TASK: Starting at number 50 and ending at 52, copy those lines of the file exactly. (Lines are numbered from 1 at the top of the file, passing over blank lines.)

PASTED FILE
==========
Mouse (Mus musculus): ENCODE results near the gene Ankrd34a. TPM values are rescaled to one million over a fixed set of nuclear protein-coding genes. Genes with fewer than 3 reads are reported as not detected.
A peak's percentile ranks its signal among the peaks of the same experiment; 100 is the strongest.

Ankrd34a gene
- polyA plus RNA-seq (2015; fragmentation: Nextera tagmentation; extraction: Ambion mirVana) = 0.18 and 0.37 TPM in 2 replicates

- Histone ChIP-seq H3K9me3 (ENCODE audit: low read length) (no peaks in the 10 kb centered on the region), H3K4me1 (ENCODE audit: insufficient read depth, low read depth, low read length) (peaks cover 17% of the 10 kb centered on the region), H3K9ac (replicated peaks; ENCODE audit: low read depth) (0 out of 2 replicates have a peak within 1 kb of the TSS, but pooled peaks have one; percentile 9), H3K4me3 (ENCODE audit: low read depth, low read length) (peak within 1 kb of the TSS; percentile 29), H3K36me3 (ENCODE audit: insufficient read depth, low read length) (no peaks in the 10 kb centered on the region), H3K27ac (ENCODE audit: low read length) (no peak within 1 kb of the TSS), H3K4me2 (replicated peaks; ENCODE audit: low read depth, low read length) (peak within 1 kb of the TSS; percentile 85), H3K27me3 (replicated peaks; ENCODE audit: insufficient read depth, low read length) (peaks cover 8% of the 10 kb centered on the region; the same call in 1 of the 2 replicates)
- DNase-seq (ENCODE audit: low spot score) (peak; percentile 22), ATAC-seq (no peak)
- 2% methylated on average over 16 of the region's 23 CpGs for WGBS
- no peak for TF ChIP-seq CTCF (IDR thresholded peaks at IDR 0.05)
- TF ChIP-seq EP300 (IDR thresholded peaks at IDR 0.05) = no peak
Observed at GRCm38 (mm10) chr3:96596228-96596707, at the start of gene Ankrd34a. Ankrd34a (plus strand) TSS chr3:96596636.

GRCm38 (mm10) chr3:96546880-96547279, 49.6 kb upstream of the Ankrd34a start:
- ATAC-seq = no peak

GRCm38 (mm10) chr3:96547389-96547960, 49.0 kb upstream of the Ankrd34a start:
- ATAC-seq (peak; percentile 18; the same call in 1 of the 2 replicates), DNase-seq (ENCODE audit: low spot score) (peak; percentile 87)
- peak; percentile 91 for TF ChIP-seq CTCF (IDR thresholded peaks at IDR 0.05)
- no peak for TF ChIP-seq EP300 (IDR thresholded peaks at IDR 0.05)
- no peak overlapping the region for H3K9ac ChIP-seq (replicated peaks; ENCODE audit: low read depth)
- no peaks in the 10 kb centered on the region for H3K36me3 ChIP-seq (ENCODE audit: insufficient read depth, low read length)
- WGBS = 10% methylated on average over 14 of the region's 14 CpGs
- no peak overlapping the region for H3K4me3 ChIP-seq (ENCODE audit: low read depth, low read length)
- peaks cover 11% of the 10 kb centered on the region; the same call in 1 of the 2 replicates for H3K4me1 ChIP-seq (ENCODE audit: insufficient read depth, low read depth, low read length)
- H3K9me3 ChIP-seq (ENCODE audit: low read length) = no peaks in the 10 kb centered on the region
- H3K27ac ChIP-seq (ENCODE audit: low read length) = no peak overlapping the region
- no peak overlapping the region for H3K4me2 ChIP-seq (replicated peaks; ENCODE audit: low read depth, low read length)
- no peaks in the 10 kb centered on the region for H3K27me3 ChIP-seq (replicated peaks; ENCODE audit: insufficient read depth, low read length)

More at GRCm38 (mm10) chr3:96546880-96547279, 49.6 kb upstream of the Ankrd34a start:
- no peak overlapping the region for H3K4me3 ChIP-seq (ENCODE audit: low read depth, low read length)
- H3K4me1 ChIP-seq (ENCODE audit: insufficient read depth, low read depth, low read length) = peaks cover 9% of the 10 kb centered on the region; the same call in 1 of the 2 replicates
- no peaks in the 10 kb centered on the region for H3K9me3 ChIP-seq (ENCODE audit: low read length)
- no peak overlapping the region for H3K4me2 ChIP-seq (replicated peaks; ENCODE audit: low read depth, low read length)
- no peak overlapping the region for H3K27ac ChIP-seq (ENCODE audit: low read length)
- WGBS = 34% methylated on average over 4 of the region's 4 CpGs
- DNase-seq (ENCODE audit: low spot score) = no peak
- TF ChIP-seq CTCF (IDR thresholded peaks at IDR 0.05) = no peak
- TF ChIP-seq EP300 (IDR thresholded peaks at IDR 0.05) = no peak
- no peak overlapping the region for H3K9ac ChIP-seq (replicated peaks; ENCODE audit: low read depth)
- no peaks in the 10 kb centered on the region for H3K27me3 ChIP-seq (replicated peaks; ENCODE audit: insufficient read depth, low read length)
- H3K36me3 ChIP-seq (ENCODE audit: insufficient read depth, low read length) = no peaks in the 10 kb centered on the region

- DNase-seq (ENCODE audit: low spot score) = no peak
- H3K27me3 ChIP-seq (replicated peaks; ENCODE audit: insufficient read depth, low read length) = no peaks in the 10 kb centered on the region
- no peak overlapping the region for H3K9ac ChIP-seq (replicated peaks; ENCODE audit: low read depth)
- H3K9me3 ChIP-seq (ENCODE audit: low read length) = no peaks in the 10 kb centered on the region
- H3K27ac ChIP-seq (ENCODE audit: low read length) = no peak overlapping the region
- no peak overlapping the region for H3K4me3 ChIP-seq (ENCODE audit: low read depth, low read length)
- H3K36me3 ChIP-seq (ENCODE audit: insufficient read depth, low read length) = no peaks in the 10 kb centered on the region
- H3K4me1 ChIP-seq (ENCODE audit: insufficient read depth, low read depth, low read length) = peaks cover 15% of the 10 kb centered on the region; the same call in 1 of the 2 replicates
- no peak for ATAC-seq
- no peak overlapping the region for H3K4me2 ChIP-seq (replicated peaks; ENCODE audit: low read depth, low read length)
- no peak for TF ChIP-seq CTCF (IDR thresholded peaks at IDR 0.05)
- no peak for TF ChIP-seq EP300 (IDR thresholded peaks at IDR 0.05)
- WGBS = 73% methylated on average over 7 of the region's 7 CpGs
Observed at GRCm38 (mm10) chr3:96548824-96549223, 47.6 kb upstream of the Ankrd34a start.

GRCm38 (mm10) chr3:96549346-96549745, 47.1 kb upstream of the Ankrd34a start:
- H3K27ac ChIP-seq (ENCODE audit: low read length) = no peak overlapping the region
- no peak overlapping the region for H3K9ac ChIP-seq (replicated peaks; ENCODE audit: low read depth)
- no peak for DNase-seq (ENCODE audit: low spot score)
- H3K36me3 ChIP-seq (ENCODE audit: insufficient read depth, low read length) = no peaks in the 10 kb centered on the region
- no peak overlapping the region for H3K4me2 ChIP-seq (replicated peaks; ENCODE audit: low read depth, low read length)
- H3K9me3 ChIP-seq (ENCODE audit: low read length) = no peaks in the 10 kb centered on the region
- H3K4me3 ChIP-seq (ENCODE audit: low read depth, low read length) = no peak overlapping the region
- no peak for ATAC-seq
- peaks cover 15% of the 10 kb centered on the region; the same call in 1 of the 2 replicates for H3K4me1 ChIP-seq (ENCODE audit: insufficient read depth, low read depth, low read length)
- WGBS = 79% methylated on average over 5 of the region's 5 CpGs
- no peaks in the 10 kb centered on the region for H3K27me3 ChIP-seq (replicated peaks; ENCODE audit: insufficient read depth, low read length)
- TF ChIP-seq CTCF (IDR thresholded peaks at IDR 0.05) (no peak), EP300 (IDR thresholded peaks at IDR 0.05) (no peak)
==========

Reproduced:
- no peak for TF ChIP-seq EP300 (IDR thresholded peaks at IDR 0.05)
- WGBS = 73% methylated on average over 7 of the region's 7 CpGs
Observed at GRCm38 (mm10) chr3:96548824-96549223, 47.6 kb upstream of the Ankrd34a start.